“This integrated waterfront development has 650 berths for yachts up to 110m. It offers luxury apartments and villas with private berths or direct access to the beach. All residences benefit from stunning sea views, every modern comfort and the highest standard of living. The development is surrounded by dining and shopping establishments, spa, fitness and cultural facilities throughout the year,” added Brennon.

Chestertons, has created a new ‘International Properties’ arm that will focus on EU based properties for UAE investors. This new division will also help the Emiratis to explore several new investment opportunities due to the current visa-free-travel status in the Schengen zone. The company will facilitate UAE investors to buy properties in Spain, Monaco, Cyprus and several other EU countries from its office in Dubai.


  1. There is interest from the MENA region for Cyprus but to say that it will turn Cyprus into London and New York is a massive overstatement. In actual fact MENA people find the values of our prime location property of E10,000+/sq.m. hard to stomach and wonder whether the Crisis was a myth.

    The main impetus for their interest is the citizenship programme. Rumours have it that this will be revised and a statutory residency period will be introduced prior to citizenship due to EU pressure. This will affect demand negatively especially if investment thresholds are kept at the current levels. Hence, it follows that these will in all probability be reduced thereby taking the wind out of current demand for E2.5m properties.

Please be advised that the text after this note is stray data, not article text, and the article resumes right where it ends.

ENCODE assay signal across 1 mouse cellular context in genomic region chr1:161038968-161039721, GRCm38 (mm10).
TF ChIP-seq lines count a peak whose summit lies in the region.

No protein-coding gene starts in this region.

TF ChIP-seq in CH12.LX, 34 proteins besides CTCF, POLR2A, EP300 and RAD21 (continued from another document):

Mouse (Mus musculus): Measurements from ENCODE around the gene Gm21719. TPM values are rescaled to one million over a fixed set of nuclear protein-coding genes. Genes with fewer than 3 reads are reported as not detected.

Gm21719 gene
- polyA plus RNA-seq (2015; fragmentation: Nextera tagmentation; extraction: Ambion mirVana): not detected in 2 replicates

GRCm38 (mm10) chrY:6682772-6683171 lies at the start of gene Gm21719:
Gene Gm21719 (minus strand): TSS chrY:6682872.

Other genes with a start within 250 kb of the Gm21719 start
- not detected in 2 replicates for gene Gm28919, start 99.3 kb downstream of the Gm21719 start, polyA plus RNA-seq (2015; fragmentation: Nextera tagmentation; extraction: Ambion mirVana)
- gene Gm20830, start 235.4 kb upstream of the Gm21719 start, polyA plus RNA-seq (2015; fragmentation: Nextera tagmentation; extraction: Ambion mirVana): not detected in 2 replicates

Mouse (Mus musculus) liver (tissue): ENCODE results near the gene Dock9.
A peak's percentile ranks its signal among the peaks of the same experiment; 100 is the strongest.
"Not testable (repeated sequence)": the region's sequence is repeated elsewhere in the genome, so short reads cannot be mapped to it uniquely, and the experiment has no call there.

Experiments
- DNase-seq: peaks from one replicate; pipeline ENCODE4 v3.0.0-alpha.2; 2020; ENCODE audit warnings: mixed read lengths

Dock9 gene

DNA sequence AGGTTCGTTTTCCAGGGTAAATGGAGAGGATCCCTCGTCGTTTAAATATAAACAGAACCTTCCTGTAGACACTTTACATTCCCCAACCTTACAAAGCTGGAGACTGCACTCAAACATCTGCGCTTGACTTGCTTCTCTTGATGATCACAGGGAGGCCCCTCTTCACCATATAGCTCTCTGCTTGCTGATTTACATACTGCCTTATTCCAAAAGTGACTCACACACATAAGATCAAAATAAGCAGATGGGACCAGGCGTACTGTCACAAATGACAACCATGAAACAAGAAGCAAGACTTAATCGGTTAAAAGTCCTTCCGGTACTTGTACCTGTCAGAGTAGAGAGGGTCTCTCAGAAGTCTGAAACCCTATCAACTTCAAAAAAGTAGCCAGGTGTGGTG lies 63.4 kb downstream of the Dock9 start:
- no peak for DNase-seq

It is not known to which degree gas finds will affect demand but one would expect that the effect will be positive. When it comes to a solution of the Cyprus problem there are many unknowns and any enumeration of demand levels will be questionable.

    I think, in general, one could say that prospects are positive, the decline in prices has stopped for properties geared toward the local market and the British one and that prime properties will retain their values unless supply exceeds demand which is mainly foreign and citizenship led.

  2. Thank you Nigel – I know if any information of any use comes to light – you’ll publish it (if you can).

    My 2016 resolution is now to only look for (and action/respond to) anything that could accentuate the positive in the way of improvements to the troubles in Cyprus with property.

  3. @Steve R
    On a worldwide scale Cyprus corruption pales into insignificance. The Transparency International surveys are available on the internet and they make interesting reading for those living in and holidaying in Cyprus. From the 2014 survey, the least corrupt countries in the world are those in Scandinavia, Western Europe, Australasia and North America. The most corrupt are generally the African countries and the Middle East. I could mention certain religion/ political systems but then the post would be canned for fear of upsetting those who make a habit of being easily upset.

    The rankings (Denmark = 1, Somalia & N Korea = joint 174 )

    Cyprus 31, Syria 159, Russia 136, China 100, Saudi Arabia 55.